5. People-to-people Countries:
For strengthening cooperation in information and media related activities of the Association, the heads of National Television and Radio Organisations of member countries meet annually. The SAARC Audio-Visual exchange (SAVE) Committes disseminates information both on SAARC and its member States through regular Radio and TV programme.

6. Educational Cooperation:
India proposed to create a center of excellence in the form of a South Asian University (SAU), which can provide world class facilities and professional faculty to students and researchers drawn from each country of the region. The south Asian university is established in India.

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Question 33.
Write a note on the principles of Panchasheel.
Answer:
Panchsheel continues to be another fundamental principle of Indian foreign policy. An agreement signed between Indian Prime Minister Jawaharlal Nehru and Chinese Prime Minister Zhow-en-Lai on April, 29th 1954, sought to govern the relationship between India and China on the basis of five principles.

  1. Mutual respect for each other’s territorial integrity and sovereignty.
  2. Mutual non-aggression.
  3. Mutual noninterference in each other’s internal affairs.
  4. Equality and mutual benefits.

It is a principle of peaceful co-existence with other countries, it guided the basis of relationship between 1954-57 marked by numerous visits and exchanges. This period is described as Sino-Indian honeymoon.

Question 34.
Analyze the Kashmir issue in India and Pakistan relations.
Answer:
In India’s perspective, Kashmir is an integral part of the republic of India and to Pakistan, it is a disputed territory. The argument of Pakistan on Kashmir is that, since the partition of the country was done on religious basis and majority of, population are Muslims, Kashmir should be part of Pakistan. This argument failed to recognize the following facts:

  1. Partition was done of the British Indian Provinces & and not of the Indian princely states.
  2. National Conference was the only major political party in Kashmir, which was affiliated to Congress. It was opposed to Pakistan and had faith in secular politics.
  3. The Indian princely states had the freedom to join either India or Pakistan.
  4. India was a secular state consisting of a multi-religious population.

So, Kashmir formally decided to join India after the invasion of its territory by Pakistani tribals supported by the Pakistan Army.

IV. Answer any 2 of the following in 30 to 40 sentences: (2 × 10 = 20)

Question 35.
Distinguish between direct and indirect elections.
Answer:
Direct Election:
In this system, all the eligible Voters of the nation directly elect their representatives through secret ballots without any intermediaries. For e.g. the Lok Sabha (House of People) and Vidhana Sabha (State Legislative Assembly) in India and the House of Commons in U.K and House of Representatives in the USA are directly elected.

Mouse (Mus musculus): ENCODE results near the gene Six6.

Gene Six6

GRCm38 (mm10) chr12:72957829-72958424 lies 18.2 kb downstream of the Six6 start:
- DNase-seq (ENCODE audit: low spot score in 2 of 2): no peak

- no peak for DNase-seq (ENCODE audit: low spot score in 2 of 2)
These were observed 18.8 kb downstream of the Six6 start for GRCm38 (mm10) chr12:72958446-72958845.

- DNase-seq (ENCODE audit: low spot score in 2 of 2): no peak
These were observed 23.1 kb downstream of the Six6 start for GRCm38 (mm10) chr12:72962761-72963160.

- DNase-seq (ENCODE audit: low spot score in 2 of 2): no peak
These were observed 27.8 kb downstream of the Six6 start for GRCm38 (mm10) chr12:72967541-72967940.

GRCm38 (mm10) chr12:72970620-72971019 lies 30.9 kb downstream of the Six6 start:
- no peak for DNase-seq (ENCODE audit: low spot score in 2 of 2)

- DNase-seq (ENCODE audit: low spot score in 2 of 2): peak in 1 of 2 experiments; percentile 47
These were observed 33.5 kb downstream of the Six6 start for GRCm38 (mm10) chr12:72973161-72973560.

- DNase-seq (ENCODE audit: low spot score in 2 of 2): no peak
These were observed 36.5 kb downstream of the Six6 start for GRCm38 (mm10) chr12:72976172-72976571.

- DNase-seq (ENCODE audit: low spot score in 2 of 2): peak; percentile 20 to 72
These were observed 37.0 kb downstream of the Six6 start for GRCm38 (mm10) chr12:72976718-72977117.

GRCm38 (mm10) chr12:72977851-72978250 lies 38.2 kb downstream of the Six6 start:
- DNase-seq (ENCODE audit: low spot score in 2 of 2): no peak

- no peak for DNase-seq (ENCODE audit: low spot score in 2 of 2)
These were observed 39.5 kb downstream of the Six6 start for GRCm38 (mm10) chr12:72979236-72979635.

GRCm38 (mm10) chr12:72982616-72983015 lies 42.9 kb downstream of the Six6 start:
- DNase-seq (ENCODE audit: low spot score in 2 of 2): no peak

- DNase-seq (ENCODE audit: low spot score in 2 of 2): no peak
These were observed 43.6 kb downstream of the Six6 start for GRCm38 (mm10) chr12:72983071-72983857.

Features of Direct election are:
1. More democratic:
Eligible voters have a wider choice to elect their representatives directly. This provides a direct relationship between the voter and their representatives.

2. Responsive:
Since there is a direct relationship between voters and the representatives, they are responsive to the needs and aspirations of the people.

3. Creates political awareness:
In the direct election, voters come in direct contact with their representatives. Voters are curious about them and gather information through mass media and print media about political parties, their manifesto, and personalities of the candidates. In this way, the voters get educated.

4. Selection of eligible candidates:
The voters test the capacities, capabilities of the candidates and finally elect them since there is a rapport between the two.

5. Public relationship:
In view of the forthcoming OH elections, representatives keep regular contact with their constituencies and electorate.

6. Indirect election:
It is another method of election where voters elect a group of members in the first instance to form an ‘Electoral College’ as an intermediary body to elect representatives. For e.g. the President of India and USA are elected through electoral colleges, which consists of the representatives of people. The members of Rajyasabha and members of the State Legislative Council are indirectly elected by the people.

7. Selection of best candidates:
In this method, candidates are elected by the intelligent Voters. For e.g. at the first step, people elect their representatives to the Electoral College and at the second step, they in turn judiciously elect the final representatives of legislature or Head of the nation. This method involves double election.

8. Prevents unhealthy campaign:
It avoids all sorts of evils like dirty propaganda tricks and instigation of people for petty issues to divide them. For e.g. in the election of President of India, the average voters are kept outside and only the elected members of both the Houses of the Parliament participate to elect them.